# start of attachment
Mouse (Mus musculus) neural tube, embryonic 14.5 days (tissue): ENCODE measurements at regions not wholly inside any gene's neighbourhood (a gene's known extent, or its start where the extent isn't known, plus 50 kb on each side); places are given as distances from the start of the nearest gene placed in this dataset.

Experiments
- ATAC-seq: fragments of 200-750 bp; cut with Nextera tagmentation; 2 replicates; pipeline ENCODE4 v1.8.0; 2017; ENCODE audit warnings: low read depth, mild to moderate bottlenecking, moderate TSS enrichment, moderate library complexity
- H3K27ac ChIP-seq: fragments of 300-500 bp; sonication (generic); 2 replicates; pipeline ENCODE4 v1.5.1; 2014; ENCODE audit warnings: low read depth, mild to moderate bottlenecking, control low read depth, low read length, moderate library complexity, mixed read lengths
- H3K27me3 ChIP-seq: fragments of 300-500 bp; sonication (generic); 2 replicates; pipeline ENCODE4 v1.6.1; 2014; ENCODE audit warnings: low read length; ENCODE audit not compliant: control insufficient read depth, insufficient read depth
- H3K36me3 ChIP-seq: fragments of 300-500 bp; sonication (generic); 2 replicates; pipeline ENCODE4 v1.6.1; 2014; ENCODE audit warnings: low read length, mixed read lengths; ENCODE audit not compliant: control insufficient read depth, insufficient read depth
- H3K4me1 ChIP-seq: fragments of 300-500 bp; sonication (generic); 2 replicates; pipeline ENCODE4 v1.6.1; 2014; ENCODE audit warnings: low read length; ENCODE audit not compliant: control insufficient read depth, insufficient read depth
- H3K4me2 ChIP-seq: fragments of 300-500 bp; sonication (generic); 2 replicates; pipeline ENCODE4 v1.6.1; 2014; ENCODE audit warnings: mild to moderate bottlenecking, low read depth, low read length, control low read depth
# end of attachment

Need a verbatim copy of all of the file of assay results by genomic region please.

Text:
Mouse (Mus musculus) neural tube, embryonic 14.5 days (tissue): ENCODE measurements at regions not wholly inside any gene's neighbourhood (a gene's known extent, or its start where the extent isn't known, plus 50 kb on each side); places are given as distances from the start of the nearest gene placed in this dataset.

Experiments
- ATAC-seq: fragments of 200-750 bp; cut with Nextera tagmentation; 2 replicates; pipeline ENCODE4 v1.8.0; 2017; ENCODE audit warnings: low read depth, mild to moderate bottlenecking, moderate TSS enrichment, moderate library complexity
- H3K27ac ChIP-seq: fragments of 300-500 bp; sonication (generic); 2 replicates; pipeline ENCODE4 v1.5.1; 2014; ENCODE audit warnings: low read depth, mild to moderate bottlenecking, control low read depth, low read length, moderate library complexity, mixed read lengths
- H3K27me3 ChIP-seq: fragments of 300-500 bp; sonication (generic); 2 replicates; pipeline ENCODE4 v1.6.1; 2014; ENCODE audit warnings: low read length; ENCODE audit not compliant: control insufficient read depth, insufficient read depth
- H3K36me3 ChIP-seq: fragments of 300-500 bp; sonication (generic); 2 replicates; pipeline ENCODE4 v1.6.1; 2014; ENCODE audit warnings: low read length, mixed read lengths; ENCODE audit not compliant: control insufficient read depth, insufficient read depth
- H3K4me1 ChIP-seq: fragments of 300-500 bp; sonication (generic); 2 replicates; pipeline ENCODE4 v1.6.1; 2014; ENCODE audit warnings: low read length; ENCODE audit not compliant: control insufficient read depth, insufficient read depth
- H3K4me2 ChIP-seq: fragments of 300-500 bp; sonication (generic); 2 replicates; pipeline ENCODE4 v1.6.1; 2014; ENCODE audit warnings: mild to moderate bottlenecking, low read depth, low read length, control low read depth